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Epstein-Barr virus reactivation is not causative for post-COVID-19-syndrome in individuals with asymptomatic or mild SARS-CoV-2 disease course


Senior Member



Post-COVID-19-Syndrome (PCS) frequently occurs after an infection with severe acute respiratory syndrome coronavirus-2 (SARS-CoV-2). However, the understanding of causative mechanisms is still limited. Aim of this study was to determine the PCS rate among SARS-CoV-2 seropositive blood donors as representatives of supposedly healthy adults, who had experienced an asymptomatic or mild COVID-19 disease course, and to examine whether Epstein-Barr virus (EBV) is reactivated in individuals reporting PCS.


The PCS rate was determined using questionnaires that included questions about infection and persistent symptoms. Pre-pandemic blood samples and samples collected at regular, pre-defined times after a SARS-CoV-2 infection were analysed for neopterin, a marker for antiviral immune responses, by an enzyme-linked immunosorbent assay (ELISA). Additionally, we determined the rate of SARS-CoV-2 anti-N total antibodies using an electrochemiluminescence immunoassay (ECLIA). Furthermore, quantitative real-time polymerase chain reaction (qPCR) to detect EBV DNA and ECLIA screening for EBV viral capsid-antigen (VCA) IgM, IgG and EBV nuclear antigen 1 (EBNA) IgG were performed.


Our data reveal that 18% of all infections result in PCS, with symptoms lasting for up to one year. In individuals reporting PCS, no elevated levels of neopterin were detected, indicating no persisting pro-inflammatory, antiviral immune response. SARS-CoV-2 antibody levels were declining in all participants in comparable manner over time, pointing to a successful virus clearance. In individuals with PCS, no EBV DNA could be detected. Furthermore, no differences in EBV specific antibody levels could be shown in PCS groups compared to non-PCS groups.


Our data suggest that PCS in per se healthy, immunocompetent adults cannot be ascribed to a reactivation of EBV.


This looks like a good study; It could save a lot of effort.

If EBV activation in long covid (and mecfs) is just by-the-by, something that happens when you're sick rather than a cause then we should stop looking at it. We can focus money and effort elsewhere.

Avindra Nath at NIH was doing an interview a couple of days ago about their big intramural study and he said specifically that - their results suggest EBV activation is a side-effect, not a cause. I was skeptical fo that,. But this study suggests he may be right.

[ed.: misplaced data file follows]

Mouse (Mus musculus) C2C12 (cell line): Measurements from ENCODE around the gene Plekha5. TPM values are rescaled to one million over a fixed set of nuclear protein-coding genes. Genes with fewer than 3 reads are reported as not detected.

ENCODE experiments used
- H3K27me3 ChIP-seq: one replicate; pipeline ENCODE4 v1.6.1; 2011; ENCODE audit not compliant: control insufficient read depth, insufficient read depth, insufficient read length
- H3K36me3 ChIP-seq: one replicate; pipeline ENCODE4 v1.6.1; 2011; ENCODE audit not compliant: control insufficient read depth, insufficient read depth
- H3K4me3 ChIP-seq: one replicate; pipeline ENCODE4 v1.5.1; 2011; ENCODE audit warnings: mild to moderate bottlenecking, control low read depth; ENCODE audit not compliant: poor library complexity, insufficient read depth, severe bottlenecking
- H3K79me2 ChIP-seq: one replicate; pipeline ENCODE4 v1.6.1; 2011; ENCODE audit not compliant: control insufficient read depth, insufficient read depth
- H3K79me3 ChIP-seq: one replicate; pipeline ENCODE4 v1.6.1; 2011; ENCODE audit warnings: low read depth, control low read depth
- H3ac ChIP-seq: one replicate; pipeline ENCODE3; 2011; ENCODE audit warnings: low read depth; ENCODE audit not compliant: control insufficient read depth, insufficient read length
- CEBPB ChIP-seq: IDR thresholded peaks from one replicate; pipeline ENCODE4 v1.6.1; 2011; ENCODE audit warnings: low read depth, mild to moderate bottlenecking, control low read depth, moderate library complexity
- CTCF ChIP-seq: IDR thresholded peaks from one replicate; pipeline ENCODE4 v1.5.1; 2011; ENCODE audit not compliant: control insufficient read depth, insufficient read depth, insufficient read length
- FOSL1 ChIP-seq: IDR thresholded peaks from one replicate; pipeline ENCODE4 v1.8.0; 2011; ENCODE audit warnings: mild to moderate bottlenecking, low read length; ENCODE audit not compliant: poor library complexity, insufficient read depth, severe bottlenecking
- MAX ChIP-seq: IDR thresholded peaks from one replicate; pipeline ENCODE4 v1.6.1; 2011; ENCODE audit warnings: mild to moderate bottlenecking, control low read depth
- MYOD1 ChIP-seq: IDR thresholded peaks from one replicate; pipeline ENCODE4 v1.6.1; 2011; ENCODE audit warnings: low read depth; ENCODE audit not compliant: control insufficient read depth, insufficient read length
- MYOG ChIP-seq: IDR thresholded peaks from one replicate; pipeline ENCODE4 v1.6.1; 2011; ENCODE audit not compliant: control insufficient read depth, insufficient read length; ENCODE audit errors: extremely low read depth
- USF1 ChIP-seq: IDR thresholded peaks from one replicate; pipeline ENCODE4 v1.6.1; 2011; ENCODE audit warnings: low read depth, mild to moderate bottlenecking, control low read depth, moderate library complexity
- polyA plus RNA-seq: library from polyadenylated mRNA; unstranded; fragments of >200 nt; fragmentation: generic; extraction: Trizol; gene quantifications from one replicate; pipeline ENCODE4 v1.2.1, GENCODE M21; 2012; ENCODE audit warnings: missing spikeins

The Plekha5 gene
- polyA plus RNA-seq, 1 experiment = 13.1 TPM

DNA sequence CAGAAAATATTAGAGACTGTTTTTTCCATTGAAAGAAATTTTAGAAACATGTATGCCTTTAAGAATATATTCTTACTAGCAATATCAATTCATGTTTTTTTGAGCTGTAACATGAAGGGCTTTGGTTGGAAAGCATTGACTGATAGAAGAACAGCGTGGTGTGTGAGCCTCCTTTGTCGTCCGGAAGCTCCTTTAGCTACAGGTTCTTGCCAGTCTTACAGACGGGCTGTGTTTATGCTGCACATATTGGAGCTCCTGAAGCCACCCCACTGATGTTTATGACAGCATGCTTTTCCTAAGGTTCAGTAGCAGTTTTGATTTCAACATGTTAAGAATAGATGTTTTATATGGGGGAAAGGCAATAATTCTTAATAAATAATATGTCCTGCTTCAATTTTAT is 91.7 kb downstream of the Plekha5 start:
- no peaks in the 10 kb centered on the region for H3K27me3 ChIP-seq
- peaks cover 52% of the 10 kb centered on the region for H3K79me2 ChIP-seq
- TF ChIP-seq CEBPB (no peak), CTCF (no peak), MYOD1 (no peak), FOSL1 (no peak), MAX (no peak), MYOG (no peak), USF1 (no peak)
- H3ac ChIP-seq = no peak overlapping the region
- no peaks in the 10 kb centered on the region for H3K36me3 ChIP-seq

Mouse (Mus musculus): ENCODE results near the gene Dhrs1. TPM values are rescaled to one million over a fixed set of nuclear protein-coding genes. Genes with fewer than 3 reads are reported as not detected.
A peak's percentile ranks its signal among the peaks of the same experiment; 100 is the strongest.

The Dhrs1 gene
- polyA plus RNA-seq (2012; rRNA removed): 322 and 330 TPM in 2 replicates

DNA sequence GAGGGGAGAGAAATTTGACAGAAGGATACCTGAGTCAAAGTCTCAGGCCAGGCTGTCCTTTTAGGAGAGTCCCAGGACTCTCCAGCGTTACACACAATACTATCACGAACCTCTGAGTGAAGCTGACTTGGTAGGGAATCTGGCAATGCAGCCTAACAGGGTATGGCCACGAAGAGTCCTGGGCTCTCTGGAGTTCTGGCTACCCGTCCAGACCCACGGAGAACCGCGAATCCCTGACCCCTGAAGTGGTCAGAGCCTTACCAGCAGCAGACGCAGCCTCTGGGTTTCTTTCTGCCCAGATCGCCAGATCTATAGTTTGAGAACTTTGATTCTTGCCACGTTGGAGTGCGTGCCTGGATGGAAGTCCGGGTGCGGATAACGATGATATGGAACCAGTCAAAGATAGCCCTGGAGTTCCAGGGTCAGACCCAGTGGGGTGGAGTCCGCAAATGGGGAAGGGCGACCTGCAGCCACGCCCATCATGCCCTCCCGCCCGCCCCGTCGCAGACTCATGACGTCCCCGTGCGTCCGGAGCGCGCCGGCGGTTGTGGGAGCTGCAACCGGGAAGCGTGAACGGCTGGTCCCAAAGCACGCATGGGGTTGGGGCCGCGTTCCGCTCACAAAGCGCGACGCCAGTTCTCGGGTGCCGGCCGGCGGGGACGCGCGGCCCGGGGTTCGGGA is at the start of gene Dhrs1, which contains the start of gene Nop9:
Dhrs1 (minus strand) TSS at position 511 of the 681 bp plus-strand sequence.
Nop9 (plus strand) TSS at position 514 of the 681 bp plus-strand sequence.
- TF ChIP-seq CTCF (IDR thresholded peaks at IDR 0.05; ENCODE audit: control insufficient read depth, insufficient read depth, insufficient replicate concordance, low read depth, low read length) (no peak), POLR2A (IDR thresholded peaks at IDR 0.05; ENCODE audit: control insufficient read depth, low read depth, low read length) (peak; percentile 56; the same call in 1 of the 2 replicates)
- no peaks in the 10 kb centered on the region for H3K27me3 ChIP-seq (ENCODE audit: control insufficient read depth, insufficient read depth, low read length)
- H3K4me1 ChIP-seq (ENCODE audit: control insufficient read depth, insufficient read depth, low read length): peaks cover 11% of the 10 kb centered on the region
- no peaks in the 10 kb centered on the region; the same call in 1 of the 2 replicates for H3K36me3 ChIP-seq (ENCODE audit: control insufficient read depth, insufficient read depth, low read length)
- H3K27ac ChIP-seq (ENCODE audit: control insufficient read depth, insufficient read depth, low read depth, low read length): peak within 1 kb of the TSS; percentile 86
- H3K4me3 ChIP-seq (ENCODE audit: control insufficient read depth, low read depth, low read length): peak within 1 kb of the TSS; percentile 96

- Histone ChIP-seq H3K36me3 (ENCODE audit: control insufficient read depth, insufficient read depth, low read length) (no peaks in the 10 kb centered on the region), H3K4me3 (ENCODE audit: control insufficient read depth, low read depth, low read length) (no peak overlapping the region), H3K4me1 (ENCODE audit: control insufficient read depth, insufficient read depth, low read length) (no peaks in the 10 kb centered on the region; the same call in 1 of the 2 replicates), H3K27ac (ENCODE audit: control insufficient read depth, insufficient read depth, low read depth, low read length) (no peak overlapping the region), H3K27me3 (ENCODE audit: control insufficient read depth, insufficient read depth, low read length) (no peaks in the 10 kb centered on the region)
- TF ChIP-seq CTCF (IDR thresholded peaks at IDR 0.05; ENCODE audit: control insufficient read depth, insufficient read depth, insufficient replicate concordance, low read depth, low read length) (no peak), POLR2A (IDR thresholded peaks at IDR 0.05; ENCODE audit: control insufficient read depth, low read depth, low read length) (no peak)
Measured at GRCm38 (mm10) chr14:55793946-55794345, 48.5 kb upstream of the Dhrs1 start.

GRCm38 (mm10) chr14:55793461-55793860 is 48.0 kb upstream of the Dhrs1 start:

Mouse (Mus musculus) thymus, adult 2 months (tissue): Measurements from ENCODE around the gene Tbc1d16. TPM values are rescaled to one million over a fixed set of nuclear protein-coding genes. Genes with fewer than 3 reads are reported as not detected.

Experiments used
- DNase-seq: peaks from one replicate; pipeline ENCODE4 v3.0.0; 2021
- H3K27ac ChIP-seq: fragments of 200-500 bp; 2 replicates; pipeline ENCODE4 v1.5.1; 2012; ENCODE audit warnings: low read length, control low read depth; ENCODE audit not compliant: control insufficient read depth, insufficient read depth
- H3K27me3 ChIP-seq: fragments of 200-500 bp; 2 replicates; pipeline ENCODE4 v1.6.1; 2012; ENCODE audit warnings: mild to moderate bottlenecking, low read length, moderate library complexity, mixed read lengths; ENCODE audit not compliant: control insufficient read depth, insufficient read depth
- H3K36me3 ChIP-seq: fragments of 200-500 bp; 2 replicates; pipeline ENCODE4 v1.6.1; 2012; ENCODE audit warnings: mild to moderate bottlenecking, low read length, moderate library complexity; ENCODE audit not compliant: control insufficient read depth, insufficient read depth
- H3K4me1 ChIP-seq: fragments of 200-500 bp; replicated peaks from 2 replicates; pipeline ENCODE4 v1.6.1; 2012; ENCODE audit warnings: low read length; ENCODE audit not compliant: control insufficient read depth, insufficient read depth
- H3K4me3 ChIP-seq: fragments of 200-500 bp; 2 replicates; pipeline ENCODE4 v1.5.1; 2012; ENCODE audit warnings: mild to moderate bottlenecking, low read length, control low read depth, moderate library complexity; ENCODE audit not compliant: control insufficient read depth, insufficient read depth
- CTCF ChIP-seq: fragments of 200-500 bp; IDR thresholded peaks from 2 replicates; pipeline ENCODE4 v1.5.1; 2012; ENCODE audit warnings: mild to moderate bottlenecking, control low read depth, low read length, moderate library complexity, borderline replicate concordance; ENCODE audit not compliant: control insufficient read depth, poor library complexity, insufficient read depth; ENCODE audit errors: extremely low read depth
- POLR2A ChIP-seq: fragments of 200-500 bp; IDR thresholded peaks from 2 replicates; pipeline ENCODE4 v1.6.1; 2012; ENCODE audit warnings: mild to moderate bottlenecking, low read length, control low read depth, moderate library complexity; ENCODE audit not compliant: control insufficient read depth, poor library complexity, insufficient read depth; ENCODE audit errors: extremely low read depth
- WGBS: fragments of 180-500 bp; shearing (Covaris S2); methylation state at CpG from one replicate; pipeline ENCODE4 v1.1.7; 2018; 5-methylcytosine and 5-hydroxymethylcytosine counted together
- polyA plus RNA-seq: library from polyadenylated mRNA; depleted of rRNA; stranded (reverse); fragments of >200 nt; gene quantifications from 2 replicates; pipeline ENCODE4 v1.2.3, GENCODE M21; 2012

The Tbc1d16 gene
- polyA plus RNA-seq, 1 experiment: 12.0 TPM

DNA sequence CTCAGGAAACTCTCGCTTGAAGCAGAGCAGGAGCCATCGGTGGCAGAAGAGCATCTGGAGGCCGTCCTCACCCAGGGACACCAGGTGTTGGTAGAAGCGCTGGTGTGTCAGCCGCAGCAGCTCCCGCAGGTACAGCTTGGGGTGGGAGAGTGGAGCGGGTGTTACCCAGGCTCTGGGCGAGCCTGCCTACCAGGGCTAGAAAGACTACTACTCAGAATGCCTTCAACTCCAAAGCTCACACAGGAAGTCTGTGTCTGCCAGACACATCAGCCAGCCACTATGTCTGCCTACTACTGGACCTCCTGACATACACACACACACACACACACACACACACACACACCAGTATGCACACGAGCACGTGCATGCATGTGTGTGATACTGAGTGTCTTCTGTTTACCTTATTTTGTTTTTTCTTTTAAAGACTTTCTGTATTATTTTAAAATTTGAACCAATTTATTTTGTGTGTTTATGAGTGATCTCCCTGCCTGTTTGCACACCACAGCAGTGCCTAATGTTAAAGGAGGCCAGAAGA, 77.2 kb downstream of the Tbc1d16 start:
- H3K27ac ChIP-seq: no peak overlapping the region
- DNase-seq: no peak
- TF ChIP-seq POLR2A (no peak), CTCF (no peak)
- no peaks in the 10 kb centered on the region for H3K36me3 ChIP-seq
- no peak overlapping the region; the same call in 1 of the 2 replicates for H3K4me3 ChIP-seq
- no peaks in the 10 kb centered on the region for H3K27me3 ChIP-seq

We have too many alleyways being explored. We need to increase our confidence some of them are dead ends. This could help do that!

edit: just read the link and this study is too small to make good conclusions; what's more they included the loss of taste and smell kind of long covid in with the mecfs kind. shoddy work.
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cfs since 1998

Senior Member
would this apply to latent viruses? Or whatever we call the viruses hiding out in tissue and not reproducing yet making trouble?
I think there is enough research to suggest that EBV reactivation can occur in tissues without showing up in blood. The study design is too simplistic. I would like to see more studies measuring the latent EBV load in B-cells like this one: https://pubmed.ncbi.nlm.nih.gov/19740997/
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Senior Member
NeuroStingl on twitter: A study I was involved in had similar results - but here the EBV PCR from saliva was positive in 50% ➡️

Our control group were people where C19 had healed without any problems. Here, 20% had a positive EBV PCR in saliva.

There were also studies on ME/CFS, where the determination of antibodies from saliva, for example, was more informative than from blood.
I know I'm only one person, but oddly, I have no EBV antibodies. I've never had it, it can't have reactivated (though I do have HHV6 antibodies). And I have a classic case of ME/CFS in terms of onset, presentation and progression (to the extent that there is such a thing). For this reason, I don't think EBV causes ME/CFS, the side effect hypothesis seems more likely.


Senior Member
For this reason, I don't think EBV causes ME/CFS, the side effect hypothesis seems more likely.
The ME community should maintain a list of rare cases that disprove theories. It's remotely possible that some such cases are due to unusual situations that don't 100% disprove a theory, but it's not like there's a shortage of other theories to fund. Rich D's case should put the EBV theories down to the bottom of the list for funding. I think the abrupt temporary remissions should put down many other theories that would not result in such abrupt changes in symptoms. There are probably some other cases that similarly disprove or at least make less plausible some theories that people are asking for funding.